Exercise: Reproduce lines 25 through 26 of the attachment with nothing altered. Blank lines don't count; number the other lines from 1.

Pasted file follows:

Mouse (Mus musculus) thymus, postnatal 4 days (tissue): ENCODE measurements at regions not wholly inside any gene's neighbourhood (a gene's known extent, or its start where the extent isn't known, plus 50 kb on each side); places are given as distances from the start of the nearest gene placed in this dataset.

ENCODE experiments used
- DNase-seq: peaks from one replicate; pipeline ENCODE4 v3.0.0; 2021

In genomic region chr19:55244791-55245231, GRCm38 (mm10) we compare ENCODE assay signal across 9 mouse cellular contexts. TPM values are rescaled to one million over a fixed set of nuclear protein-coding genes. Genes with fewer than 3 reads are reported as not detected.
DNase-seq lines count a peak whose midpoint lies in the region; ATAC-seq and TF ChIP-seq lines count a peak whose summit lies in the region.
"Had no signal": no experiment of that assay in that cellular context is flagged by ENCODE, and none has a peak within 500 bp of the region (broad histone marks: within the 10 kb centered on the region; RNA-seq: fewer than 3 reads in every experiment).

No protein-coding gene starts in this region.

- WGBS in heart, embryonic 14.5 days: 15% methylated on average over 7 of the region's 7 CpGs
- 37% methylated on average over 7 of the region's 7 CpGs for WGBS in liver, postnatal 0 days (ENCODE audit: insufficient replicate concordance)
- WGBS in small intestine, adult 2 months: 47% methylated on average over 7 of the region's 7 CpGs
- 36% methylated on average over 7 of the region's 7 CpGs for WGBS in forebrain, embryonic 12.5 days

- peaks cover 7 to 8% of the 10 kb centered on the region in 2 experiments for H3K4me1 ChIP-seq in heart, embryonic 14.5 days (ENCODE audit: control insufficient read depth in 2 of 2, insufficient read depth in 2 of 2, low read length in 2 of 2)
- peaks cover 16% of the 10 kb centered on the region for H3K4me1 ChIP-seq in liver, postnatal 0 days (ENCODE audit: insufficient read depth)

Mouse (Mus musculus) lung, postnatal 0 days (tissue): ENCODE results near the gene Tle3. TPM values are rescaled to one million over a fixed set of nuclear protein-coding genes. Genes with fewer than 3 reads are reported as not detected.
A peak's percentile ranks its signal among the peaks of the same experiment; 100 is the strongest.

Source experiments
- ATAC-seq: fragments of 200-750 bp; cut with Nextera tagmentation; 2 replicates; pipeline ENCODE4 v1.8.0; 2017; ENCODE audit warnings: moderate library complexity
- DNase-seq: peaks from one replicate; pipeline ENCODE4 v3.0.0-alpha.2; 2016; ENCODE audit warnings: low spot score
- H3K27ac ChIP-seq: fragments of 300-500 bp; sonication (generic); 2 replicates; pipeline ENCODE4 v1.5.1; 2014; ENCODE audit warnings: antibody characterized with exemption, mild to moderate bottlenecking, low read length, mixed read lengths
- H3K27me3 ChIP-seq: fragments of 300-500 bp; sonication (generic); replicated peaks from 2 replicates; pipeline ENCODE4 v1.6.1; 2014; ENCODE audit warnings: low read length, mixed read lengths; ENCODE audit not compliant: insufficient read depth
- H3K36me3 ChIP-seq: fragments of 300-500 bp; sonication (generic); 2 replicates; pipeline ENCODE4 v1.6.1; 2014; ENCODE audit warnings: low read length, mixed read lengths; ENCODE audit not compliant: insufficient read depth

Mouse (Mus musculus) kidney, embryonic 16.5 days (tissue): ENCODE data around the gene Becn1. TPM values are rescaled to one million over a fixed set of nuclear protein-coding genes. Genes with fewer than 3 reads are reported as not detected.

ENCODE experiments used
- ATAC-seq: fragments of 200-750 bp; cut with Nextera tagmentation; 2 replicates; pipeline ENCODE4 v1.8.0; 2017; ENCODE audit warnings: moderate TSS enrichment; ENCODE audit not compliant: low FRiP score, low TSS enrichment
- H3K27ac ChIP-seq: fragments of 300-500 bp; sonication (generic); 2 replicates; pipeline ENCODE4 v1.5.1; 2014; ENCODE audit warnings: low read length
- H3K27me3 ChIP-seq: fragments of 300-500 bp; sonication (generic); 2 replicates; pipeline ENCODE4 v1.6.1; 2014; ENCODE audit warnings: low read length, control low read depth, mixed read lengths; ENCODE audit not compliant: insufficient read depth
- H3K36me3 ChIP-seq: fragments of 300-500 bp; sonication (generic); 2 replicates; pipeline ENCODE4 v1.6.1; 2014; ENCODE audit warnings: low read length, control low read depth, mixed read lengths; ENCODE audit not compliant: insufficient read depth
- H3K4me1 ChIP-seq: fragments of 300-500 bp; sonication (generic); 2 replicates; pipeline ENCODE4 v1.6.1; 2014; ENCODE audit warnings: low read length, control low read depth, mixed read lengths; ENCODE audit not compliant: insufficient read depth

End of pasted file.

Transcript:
- H3K27ac ChIP-seq: fragments of 300-500 bp; sonication (generic); 2 replicates; pipeline ENCODE4 v1.5.1; 2014; ENCODE audit warnings: low read length
- H3K27me3 ChIP-seq: fragments of 300-500 bp; sonication (generic); 2 replicates; pipeline ENCODE4 v1.6.1; 2014; ENCODE audit warnings: low read length, control low read depth, mixed read lengths; ENCODE audit not compliant: insufficient read depth